In February 2020, on the occasion of the 50th anniversary of the first Black History Month celebrations in the United States, the GSD’s African American Design Nexus (AADN) invited the community to recommend books that contribute to our collective conversation on race and design. Those submissions became “A Call To Explore: Design, Race, and the Built Environment,” an open-access bibliography aimed at uplifting “diverse voices and perspectives of the past and present while also inspiring a paradigm shift for the future of pedagogy and practice.” Learn how to submit a title for inclusion.
This Black History Month, we asked Tara Oluwafemi (MArch I ’22), host of The Nexus podcast and member of the team that established “A Call To Explore,” to expand the resource list by curating a series of various design-minded media centered on the work of Black creatives. Including exhibitions, events, podcasts, and more, this collection highlights a range of projects and initiatives that celebrate Black creativity all year round.
The Black Reconstruction Collective (BRC) is a group of artists, designers, and scholars working to dismantle white supremacy through art, design, and academia. They are dedicated to engaging with the public by providing support for projects that are in line with their stated mission and through public events, publications, and exhibitions. As part of the Fall 2020 public program at the GSD, BRC presented “Ten Responses to One Question: What does it mean to imagine Black Reconstruction today?”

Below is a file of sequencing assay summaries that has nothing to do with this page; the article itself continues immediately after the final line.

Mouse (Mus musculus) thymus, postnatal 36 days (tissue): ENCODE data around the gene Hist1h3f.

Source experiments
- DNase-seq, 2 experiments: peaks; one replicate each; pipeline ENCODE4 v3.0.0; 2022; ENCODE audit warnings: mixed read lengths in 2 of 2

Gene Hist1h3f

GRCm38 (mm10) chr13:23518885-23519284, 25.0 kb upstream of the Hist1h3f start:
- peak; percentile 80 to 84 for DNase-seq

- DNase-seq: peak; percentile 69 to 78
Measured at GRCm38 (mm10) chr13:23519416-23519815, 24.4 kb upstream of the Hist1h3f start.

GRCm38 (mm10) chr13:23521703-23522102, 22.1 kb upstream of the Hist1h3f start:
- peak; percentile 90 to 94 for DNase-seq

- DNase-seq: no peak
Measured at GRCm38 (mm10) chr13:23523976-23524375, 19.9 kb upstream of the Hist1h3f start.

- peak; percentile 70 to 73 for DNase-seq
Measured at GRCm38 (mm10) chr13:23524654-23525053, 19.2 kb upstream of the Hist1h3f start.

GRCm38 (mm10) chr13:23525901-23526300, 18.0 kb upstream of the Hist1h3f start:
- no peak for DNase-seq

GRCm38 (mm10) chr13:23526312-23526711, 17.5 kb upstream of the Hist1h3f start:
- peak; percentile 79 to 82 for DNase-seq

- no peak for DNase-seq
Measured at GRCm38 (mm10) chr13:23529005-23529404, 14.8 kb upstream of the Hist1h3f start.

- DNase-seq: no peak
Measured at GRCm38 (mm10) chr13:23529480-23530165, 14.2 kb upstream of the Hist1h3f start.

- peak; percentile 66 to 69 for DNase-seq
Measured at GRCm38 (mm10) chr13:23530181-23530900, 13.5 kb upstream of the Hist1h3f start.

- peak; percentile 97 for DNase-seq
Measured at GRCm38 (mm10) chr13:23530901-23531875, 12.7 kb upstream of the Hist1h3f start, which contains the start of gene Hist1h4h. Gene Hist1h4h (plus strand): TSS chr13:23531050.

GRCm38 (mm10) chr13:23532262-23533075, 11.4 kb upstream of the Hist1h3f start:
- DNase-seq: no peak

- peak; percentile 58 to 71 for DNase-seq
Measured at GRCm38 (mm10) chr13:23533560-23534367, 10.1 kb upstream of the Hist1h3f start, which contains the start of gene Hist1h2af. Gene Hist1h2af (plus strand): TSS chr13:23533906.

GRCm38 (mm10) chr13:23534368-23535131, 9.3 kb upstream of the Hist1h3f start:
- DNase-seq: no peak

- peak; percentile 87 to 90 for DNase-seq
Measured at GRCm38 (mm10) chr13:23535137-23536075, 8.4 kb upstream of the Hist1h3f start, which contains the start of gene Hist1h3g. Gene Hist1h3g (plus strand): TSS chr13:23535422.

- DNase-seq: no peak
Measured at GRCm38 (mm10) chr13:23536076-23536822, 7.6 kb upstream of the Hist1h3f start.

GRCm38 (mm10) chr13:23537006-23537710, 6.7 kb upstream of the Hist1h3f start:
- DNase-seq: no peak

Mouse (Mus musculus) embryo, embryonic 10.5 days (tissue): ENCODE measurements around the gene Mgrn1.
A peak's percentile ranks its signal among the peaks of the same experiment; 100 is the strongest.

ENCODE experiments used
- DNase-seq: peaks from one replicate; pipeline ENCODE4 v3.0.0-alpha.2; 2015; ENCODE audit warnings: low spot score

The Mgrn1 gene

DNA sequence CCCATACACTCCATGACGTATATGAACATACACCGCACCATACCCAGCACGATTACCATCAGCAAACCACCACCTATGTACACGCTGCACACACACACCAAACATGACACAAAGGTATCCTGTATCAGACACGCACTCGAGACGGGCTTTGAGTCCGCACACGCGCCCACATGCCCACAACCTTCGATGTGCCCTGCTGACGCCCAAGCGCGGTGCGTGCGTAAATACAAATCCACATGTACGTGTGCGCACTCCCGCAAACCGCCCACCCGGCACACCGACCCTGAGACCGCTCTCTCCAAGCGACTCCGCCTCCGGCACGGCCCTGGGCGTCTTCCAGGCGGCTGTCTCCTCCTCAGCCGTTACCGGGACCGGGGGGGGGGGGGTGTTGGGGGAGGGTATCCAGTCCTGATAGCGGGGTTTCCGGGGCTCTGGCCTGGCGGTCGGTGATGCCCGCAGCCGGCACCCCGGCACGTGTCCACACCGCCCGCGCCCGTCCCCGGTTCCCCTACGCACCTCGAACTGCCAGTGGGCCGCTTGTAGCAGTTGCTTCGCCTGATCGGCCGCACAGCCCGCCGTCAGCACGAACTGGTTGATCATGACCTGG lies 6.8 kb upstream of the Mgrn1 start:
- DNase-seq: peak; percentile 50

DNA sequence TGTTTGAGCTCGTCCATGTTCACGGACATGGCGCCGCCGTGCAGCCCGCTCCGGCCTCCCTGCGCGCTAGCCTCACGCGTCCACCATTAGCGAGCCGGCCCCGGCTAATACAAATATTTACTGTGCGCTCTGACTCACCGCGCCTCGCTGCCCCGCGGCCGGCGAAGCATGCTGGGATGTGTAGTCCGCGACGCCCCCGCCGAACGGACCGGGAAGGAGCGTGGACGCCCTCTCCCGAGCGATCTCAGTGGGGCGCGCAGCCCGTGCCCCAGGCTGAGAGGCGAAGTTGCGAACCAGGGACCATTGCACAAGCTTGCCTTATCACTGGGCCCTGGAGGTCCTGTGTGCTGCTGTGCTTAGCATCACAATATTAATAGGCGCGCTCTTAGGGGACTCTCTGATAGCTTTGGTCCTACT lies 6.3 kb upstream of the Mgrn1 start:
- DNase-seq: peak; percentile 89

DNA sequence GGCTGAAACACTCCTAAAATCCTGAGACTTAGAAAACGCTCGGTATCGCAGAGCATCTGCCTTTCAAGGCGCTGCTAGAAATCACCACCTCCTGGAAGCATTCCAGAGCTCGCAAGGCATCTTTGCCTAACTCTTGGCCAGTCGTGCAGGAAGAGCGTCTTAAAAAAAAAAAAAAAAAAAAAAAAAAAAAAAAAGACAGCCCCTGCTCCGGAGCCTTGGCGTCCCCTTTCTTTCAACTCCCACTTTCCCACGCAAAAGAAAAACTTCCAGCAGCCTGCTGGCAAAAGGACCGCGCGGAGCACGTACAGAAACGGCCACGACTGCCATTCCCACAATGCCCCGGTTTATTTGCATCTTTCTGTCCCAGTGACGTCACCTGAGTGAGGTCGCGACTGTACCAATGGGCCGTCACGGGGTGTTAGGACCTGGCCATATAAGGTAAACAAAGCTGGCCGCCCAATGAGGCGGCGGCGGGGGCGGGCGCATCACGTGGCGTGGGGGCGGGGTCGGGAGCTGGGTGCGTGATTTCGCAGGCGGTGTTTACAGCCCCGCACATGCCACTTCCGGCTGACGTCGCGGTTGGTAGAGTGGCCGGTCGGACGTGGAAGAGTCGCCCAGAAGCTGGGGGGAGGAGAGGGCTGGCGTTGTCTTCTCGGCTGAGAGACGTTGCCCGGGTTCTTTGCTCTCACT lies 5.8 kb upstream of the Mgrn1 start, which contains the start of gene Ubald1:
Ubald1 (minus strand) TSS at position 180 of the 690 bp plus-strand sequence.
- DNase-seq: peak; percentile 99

Members of the BRC will be part of Reconstructions: Architecture and Blackness in America, an exhibition that will be on view at the Museum of Modern Art from February 27, 2021–May 31, 2021.
Founded by the Chicago rapper Noname, Noname Book Club selects two books each month written by writers of color to uplift the voices of people of color. The book club uses social media to make their materials and discussions widely available and accessible.
Through their community-supported prison program, the selected books are also sent to incarcerated individuals each month. Learn more about the program, including how to contribute, on the group's Patreon.
In 1976, David Driskell’s Two Centuries of Black American Art—an exhibition foregrounding African American artists and their contributions to American visual culture—opened at the Los Angeles County Museum of Art. Fifty-five years later, the show served as inspiration for the HBO documentary Black Art: In the Absence of Light. The film traces the lasting impact of Driskell’s exhibition on contemporary Black artists including Kerry James Marshall, Theaster Gates, and Kara Walker.
In a recent Instagram post, Kehinde Wiley, who is featured in the documentary, describes it as “a testament to the indelible contributions of Black American artists in today’s contemporary art world.”
To continue the conversations in this documentary, HBO has created a curriculum and an appendix of art activities. They are available on the documentary’s webpage.
Revision Path is a weekly podcast showcasing Black designers, developers, and creatives from across the world. Guests featured on the podcast span the world of design—from animators to web developers. There are currently almost 400 episodes to check out!
Revision Path made history as the first podcast with episodes added to the Smithsonian’s National Museum of African American History and Culture permanent collection.
Every two years, beginning in 2015, the African American Student Union at the GSD has presented the Black in Design conference. Organized around a rotating central theme, the conference gathers designers whose practices focus on dismantling institutional barriers confronting members of the African diaspora and recognizes the historical contributions of this community.
Watch recordings of past programs on the Harvard GSD YouTube channel: